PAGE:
July 12, 2019

Read the full interview on EDM.com!

This is what happens when Portugal meets New York. DJ and producer Holly returns to unleash his new track titled “Till I Die” featuring A$AP TyY from the A$AP Mob. This is definitely not the first time the Portugal native has collaborated with rappers, as evidenced by joint endeavors with standout hip-hop artists from his area (like Slow JPapillon and Dengaz).

Holly describes his sound as a “chaotic storm in a calm ocean.” With “Till I Die,” he stays true to his bass-heavy sound and roots, delivering a turn up joint for the summer to come. Co-produced by Vancouver’s own NXSTY, the song also serves as the lead single from his forthcoming EP titled Alameda 1000, which will arrive via Insomniac Records.

EDM.com caught up with Holly to discuss the new track and friendship with TyY.

EDM.com: How did you get into producing?

Holly: Through life accidents. I always looked for something to complete me as a human being and for a platform to create and express myself. When I was younger I looked for it in ways of expression — skateboarding, painting, drawing, soccer — but never found one I was 100% truly happy with (besides skateboarding, but due to some skate accidents, had to stop doing it). One day, I was talking with my older brother who told me I should try making beats. I did it and haven’t stopped since then.

At what point did you realize this music thing was for real?

When I made my first beat.

What can we expect on your forthcoming EP, Alameda 1000?

My universe.

How does this differ from May’s Avenal 2500?

To be honest, Alameda 1000 better represents where my creativity and ideas are at right now and the direction I’m taking with my music. Avenal 2500 did that too but all the songs were already one year old. On this new EP, I have stuff I was finishing a week ago. This record better expresses my new production techniques as well as the way I work and express myself.

What’s the meaning behind putting your childhood addresses as titles?

About the childhood address, it means a lot to me because it’s a self-note to never forget where everything started and where I come from.

Talk about linking with A$AP TyY on “Till I Die.”

I met A$AP TyY in a party in L.A. last year during NBA All-Star weekend. Back then, I was making some music with a producer from the Netherlands, he told me I should link with his friend who lived in L.A. We spoke and his friend told me to meet him at this party happening at the Belasco Theater in DTLA where A$AP Rocky and Wiz Khalifa were performing.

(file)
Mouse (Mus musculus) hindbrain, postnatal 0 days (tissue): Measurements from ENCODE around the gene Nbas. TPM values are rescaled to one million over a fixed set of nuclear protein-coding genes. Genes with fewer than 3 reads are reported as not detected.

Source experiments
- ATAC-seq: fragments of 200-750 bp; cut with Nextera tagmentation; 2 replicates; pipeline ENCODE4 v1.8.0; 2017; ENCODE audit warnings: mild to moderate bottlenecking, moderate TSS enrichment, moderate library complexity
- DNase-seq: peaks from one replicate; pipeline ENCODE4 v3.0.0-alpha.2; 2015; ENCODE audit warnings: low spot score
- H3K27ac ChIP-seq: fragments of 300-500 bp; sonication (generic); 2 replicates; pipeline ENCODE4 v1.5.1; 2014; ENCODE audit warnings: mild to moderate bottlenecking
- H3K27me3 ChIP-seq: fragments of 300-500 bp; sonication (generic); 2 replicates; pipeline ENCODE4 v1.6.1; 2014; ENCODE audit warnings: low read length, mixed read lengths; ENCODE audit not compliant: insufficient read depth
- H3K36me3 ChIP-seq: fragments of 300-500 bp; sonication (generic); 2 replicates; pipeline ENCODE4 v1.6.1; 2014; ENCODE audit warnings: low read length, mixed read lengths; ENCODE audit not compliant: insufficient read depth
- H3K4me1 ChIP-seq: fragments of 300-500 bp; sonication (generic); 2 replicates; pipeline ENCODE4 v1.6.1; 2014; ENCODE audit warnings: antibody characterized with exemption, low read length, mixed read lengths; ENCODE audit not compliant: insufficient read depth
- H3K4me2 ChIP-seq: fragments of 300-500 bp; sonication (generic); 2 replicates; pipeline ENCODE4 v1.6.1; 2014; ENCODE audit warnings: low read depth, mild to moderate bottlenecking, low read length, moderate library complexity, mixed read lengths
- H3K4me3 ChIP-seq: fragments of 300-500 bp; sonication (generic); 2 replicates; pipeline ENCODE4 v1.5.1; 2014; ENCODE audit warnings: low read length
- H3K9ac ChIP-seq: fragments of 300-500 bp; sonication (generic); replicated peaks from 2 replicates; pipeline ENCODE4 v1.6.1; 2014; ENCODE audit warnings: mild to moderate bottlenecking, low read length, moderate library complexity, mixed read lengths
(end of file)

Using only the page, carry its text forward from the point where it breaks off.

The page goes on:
I ended up being alone on Wiz Khalifa’s backstage where the security asked me to leave because I didn’t know anyone. I kept looking for people to get a contact to send beats to and suddenly, I saw A$AP TyY and went to ask him for his contact. We kept in touch. A couple months later, I linked with him in NYC where we recorded the “Till I Die” verse. This is such an improbable story (laughs).

What’s your friendship like with him?

We’re still getting to know each other, but we have a good relationship and a good vibe. Sometimes you meet people who even if you don’t spend that much time together, you know you can have a solid relationship for the rest of your life. I see my relationship with TyY like that.

How’s the dynamic in the studio?

The dynamic in the studio was really chill, we were just vibing and making music.

How was performing at EDC Las Vegas?

It was great! That was my first time at EDC and in Vegas too, so interesting to see how big and crazy things are over there (laughs). It was a pleasure to have NXSTY and TyY with me onstage; their presence definitely brought the energy to a new level. One of the highlights was for sure when A$AP TyY brought this kid onstage to drink a whole whiskey bottle for $100 (laughs).

TyY comes from the hip-hop realm. How do you view EDM/hip-hop crossovers?

They’re great and super natural. In my opinion, EDM has always been very hip-hop influenced and vice versa. I grew up listening to a lot of The Prodigy, who in my opinion were a perfect mix of EDM and hip-hop. For me, it’s natural to mix both.

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